In re Ashley

Connecticut Superior Court

2006 Ct. Sup. 2239 (J.D. of Middlesex)

Feb. 1, 2006

 

In this superior court decision, the trial court denied the State’s motion to compel a battered women’s shelter to disclose the mother’s health records. The State argued that the “Specific Steps” required the mother to sign releases and allow DCF to communicate with her service providers. Accordingly, the mother did not have an expectation of privacy as to these health records. The State cited In re Romance, theoretically for the proposition that the public interest and best interest of the child required the disclosure of these records. (The State did not file a brief outlining their Romance argument.)

The superior court initially granted an ex parte order mandating the Shelter disclose the mother’s records. The Shelter objected. They noted that CGS 52-146k states that communications between a battered women’s shelter counselor and victim are privileged and that there was no “best interest” exception in the statute.

The Shelter further argued that the Romance holding discussing a “best interest of the child” exception to statutory privilege was abrogated by the Supreme Court’s decision in Falco v. Institute of Living. In Falco, the Court held that the “psychiatrist-patient privilege may be overridden only by legislatively enacted exceptions.” The Court reasoned that it was contrary to the language of the statute and the intent of the legislature for courts to make discretionary case-by-case determinations of when the privilege may be overridden. Accordingly, only the statutory exceptions to the privilege applied.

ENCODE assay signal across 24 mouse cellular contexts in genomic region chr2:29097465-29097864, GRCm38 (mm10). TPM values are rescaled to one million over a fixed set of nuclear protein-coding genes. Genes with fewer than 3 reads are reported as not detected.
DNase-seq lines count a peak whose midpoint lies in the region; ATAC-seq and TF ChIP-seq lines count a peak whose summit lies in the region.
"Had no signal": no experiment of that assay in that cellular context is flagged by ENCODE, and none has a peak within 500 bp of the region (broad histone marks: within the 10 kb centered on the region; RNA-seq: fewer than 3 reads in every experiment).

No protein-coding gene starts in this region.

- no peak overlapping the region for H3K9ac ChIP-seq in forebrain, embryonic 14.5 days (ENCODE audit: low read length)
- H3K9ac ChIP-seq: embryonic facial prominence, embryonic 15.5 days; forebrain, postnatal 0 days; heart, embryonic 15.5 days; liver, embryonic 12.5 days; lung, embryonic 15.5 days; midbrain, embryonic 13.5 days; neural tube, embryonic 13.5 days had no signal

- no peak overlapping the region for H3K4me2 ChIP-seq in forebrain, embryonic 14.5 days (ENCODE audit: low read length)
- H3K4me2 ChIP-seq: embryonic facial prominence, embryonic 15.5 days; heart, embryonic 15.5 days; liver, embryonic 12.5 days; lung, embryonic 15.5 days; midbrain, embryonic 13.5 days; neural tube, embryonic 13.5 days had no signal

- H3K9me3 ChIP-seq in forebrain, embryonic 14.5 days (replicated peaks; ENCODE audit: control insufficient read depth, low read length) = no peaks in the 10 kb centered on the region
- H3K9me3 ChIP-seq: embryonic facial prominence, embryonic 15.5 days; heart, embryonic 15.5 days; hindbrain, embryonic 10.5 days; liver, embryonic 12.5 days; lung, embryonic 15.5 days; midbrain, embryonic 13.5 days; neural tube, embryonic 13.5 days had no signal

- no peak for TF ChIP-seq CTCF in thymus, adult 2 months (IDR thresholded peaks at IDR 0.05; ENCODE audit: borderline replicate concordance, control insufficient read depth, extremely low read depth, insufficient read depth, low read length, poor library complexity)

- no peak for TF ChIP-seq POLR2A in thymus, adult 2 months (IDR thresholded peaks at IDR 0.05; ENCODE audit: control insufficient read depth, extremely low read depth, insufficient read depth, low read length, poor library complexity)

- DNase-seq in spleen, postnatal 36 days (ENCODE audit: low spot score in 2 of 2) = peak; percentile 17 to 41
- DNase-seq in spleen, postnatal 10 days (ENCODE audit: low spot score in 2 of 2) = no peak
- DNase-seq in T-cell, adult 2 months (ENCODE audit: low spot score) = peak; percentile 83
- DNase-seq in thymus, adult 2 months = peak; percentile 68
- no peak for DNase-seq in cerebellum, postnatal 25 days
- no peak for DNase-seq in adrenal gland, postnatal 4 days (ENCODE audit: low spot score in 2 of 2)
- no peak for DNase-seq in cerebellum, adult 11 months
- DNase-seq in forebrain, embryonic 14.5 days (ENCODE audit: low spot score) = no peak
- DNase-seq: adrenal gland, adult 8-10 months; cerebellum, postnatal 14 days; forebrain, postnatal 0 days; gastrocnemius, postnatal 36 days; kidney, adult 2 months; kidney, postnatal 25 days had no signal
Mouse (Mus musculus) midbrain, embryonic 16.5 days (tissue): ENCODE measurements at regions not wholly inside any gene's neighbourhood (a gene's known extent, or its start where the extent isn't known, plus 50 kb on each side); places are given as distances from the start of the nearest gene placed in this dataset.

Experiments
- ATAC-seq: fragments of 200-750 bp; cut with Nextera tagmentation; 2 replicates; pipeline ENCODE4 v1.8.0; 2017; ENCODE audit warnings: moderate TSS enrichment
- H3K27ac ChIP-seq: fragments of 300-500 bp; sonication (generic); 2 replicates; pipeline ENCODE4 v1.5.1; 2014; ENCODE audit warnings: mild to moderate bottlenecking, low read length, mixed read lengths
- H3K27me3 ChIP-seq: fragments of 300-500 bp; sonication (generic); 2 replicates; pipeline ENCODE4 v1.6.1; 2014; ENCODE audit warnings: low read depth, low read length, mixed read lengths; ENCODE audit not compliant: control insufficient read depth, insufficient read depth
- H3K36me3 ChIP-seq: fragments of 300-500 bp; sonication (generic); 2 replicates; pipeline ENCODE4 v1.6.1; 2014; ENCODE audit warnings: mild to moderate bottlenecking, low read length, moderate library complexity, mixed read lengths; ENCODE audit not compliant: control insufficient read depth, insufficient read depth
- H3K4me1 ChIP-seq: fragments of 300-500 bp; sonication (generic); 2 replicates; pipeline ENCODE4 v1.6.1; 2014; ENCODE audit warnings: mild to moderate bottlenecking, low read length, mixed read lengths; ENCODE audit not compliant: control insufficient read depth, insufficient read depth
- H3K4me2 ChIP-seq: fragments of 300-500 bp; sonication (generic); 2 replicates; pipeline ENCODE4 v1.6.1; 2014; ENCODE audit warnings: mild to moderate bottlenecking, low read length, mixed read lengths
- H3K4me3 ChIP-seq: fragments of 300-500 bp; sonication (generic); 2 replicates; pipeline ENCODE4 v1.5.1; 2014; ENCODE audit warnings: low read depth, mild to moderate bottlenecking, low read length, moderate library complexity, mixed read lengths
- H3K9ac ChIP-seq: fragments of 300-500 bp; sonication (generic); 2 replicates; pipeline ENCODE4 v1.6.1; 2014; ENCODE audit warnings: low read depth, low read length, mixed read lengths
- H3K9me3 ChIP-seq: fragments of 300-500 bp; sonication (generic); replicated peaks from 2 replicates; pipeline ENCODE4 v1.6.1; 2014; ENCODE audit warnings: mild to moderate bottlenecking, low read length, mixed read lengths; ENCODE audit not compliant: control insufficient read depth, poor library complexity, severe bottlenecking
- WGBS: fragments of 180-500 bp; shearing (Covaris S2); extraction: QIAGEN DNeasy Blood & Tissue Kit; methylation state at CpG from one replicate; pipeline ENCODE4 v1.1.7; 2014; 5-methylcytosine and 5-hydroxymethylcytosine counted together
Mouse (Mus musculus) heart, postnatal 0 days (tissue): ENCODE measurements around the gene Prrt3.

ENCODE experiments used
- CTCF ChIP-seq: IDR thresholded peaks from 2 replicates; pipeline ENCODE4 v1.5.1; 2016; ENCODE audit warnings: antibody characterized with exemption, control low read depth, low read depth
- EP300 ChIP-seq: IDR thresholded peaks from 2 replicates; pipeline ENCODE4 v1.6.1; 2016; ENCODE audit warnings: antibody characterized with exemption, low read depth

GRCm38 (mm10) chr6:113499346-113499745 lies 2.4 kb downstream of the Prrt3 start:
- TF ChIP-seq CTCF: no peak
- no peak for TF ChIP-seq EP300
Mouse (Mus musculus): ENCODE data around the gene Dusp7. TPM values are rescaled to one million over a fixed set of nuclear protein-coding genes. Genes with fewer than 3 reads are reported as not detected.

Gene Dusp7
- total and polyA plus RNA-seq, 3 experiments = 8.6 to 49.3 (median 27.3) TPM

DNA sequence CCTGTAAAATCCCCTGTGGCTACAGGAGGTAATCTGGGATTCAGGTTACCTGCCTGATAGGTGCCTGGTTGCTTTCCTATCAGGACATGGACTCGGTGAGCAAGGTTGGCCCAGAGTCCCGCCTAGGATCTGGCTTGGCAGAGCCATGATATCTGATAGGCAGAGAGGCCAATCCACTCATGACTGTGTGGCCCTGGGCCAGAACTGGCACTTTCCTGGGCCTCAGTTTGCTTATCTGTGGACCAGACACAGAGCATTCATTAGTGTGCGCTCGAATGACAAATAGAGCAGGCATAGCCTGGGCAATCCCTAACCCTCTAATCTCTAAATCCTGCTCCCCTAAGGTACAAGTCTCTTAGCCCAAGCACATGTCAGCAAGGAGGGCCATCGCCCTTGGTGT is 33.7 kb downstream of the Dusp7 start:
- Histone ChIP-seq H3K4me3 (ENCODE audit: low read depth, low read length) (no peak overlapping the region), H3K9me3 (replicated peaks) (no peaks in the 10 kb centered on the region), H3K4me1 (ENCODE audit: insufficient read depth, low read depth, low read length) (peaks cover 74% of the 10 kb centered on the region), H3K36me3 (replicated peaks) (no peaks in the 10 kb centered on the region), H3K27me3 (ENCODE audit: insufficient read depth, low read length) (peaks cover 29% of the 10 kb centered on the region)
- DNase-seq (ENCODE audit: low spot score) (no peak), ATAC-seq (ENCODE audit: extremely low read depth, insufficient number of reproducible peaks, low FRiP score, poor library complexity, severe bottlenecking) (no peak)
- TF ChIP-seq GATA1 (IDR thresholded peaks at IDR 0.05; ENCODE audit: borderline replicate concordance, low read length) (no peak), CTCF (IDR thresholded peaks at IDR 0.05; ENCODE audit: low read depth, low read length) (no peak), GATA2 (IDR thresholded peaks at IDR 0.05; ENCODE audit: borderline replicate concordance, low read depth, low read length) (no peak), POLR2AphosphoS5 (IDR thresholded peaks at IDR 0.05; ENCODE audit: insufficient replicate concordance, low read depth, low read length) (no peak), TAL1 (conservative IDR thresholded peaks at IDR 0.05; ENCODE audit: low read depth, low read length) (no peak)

The Superior Court decided in favor of the Shelter and denied the State’s Motion to Disclose. Although the privilege at issue in Falco was the psychiatrist-patient privilege, the Superior Court held that the principal applied to all statutory privileges. The Superior Court concluded that the “Best interests of the child” justification for overriding privilege ceased to exist after Falco. The Court cited to the author’s note in Tait’s Handbook of Connecticut Evidence § 1:15.2 (3d Ed. 2001) for confirmation of this conclusion.

The Court further held that while, pursuant to C.G.S. 52-146f(5), the “psychiatrist-patient” privilege may be overridden where the patient introduces his mental condition as an element of his claim or defense, this exception was not delineated in C.G.S. 52-146k, the statute conferring privilege between a battered women’s or sexual assault counselor and victim.

Lastly, the Court stated that the “specific steps” were a pathway towards reunification. Once the State filed a TPR petition, the “steps” were no longer binding on the parent. Therefore, the State was left with no argument in favor of mandatory disclosure.

In dicta, the Court also noted that it was arguable whether at the TPR stage, a parent could be deemed to have raised their mental health as an element of their defense sufficient to breach even the psychiatrist-patient privilege. (Again, citing to Tait’s Handbook of Connecticut Evidence, § 5.46.5, pg. 347.)

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